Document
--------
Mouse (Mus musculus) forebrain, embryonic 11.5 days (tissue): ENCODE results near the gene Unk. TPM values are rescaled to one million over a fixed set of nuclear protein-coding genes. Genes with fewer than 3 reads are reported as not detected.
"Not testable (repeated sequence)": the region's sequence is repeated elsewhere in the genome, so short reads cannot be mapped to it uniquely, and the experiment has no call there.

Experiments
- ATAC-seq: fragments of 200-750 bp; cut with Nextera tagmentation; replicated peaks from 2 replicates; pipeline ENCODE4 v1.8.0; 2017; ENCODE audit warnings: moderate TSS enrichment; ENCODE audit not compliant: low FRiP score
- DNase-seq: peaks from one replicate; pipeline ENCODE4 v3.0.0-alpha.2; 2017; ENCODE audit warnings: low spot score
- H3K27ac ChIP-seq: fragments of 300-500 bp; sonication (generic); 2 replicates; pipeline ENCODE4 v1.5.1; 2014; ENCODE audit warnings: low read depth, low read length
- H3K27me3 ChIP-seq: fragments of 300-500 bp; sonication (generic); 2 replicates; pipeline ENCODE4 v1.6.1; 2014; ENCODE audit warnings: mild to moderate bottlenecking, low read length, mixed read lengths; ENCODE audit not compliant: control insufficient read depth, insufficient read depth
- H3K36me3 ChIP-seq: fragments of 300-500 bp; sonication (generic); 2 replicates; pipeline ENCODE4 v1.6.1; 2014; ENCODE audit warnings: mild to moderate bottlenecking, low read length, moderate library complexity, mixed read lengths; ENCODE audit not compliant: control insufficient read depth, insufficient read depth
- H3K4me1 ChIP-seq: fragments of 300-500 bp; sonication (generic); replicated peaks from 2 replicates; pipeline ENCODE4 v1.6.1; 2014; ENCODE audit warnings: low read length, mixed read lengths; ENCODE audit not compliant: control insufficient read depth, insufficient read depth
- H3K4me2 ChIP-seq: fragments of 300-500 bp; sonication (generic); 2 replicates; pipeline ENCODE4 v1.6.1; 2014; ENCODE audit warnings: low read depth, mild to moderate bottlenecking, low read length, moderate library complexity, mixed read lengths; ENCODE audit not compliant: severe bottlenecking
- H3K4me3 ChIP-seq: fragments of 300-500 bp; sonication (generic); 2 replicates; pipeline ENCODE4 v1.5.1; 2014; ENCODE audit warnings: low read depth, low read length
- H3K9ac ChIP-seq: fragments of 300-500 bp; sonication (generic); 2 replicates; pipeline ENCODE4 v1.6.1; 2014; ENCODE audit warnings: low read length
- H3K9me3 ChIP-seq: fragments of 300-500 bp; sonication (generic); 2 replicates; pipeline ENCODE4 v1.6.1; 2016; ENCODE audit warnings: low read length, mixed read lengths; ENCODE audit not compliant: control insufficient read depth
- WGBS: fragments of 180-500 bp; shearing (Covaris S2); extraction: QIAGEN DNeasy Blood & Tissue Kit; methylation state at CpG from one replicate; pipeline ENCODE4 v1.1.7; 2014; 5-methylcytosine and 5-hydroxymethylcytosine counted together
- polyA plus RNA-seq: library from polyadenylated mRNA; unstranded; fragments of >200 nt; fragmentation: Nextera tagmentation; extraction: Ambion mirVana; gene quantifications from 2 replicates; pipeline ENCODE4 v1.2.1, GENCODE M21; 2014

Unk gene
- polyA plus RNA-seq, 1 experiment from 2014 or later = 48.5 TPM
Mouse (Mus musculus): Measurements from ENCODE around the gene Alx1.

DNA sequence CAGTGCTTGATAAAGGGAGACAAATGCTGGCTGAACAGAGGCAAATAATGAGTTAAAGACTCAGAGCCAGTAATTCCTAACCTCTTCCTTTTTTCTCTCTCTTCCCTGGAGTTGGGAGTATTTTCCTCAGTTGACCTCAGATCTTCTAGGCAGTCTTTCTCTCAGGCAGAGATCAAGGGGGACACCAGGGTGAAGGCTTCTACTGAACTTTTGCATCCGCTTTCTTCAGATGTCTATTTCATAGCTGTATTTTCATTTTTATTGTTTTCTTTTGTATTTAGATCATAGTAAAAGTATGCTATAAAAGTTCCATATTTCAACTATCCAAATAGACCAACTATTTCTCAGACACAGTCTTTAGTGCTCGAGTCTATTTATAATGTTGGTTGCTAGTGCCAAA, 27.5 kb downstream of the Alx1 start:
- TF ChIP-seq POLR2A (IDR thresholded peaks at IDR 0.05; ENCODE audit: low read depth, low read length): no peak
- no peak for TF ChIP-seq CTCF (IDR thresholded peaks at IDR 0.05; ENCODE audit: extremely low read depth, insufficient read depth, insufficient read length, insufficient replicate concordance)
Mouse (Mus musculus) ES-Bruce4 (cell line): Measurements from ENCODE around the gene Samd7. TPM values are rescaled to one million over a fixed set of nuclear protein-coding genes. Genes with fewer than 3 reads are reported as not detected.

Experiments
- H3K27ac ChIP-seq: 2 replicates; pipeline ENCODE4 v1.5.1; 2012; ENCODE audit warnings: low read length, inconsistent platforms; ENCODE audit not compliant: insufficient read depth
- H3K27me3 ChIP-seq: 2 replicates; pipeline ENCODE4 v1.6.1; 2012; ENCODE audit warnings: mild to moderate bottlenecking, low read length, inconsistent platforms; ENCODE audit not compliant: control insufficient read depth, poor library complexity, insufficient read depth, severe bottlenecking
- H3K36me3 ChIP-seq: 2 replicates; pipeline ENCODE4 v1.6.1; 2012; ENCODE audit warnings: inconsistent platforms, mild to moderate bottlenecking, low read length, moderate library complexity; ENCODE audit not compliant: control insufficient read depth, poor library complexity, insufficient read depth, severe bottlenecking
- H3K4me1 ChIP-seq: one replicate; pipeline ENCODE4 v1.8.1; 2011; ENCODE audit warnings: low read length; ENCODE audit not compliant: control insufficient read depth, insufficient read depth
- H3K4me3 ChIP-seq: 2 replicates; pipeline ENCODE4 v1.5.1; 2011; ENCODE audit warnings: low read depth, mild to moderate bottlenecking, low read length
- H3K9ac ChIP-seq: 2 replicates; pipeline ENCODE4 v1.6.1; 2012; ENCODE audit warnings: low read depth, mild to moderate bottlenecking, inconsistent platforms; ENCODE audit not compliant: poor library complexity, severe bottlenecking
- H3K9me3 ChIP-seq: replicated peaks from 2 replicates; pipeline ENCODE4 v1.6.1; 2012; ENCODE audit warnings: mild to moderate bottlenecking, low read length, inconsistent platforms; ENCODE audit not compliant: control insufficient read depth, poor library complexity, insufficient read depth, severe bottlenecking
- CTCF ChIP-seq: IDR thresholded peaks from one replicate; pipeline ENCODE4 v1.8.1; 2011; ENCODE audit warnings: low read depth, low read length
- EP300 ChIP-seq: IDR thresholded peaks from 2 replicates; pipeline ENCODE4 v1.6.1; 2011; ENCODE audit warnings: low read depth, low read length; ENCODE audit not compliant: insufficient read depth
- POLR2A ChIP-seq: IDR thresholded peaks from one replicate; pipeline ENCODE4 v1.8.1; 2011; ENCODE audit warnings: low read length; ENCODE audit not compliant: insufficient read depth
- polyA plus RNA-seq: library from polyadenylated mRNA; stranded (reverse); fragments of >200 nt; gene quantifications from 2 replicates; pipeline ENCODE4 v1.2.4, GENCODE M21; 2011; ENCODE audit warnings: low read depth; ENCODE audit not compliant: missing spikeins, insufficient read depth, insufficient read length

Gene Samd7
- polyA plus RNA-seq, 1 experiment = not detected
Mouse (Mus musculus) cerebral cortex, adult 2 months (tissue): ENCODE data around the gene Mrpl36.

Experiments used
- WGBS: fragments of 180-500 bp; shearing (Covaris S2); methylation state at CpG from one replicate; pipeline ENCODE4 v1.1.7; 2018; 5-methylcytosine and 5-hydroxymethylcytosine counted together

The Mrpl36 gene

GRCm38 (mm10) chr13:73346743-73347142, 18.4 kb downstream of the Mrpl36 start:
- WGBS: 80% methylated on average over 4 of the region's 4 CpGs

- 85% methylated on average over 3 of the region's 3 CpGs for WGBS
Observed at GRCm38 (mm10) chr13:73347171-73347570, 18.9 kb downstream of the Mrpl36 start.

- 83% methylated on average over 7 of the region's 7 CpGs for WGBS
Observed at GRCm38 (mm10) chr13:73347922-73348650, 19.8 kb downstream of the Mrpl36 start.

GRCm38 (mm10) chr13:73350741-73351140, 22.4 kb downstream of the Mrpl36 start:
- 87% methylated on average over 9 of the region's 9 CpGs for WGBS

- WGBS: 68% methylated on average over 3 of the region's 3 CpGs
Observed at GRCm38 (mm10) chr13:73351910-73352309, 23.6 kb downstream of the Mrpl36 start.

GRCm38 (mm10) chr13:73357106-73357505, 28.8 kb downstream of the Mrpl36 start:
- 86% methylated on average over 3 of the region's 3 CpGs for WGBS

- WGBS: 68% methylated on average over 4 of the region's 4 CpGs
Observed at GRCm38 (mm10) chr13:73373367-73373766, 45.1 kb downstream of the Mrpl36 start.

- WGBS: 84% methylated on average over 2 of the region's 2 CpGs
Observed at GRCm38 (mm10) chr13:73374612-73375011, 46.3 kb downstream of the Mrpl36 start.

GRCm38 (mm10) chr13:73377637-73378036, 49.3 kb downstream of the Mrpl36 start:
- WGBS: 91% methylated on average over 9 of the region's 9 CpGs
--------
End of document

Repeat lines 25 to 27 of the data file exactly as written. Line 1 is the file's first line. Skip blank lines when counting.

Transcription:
- H3K27me3 ChIP-seq: 2 replicates; pipeline ENCODE4 v1.6.1; 2012; ENCODE audit warnings: mild to moderate bottlenecking, low read length, inconsistent platforms; ENCODE audit not compliant: control insufficient read depth, poor library complexity, insufficient read depth, severe bottlenecking
- H3K36me3 ChIP-seq: 2 replicates; pipeline ENCODE4 v1.6.1; 2012; ENCODE audit warnings: inconsistent platforms, mild to moderate bottlenecking, low read length, moderate library complexity; ENCODE audit not compliant: control insufficient read depth, poor library complexity, insufficient read depth, severe bottlenecking
- H3K4me1 ChIP-seq: one replicate; pipeline ENCODE4 v1.8.1; 2011; ENCODE audit warnings: low read length; ENCODE audit not compliant: control insufficient read depth, insufficient read depth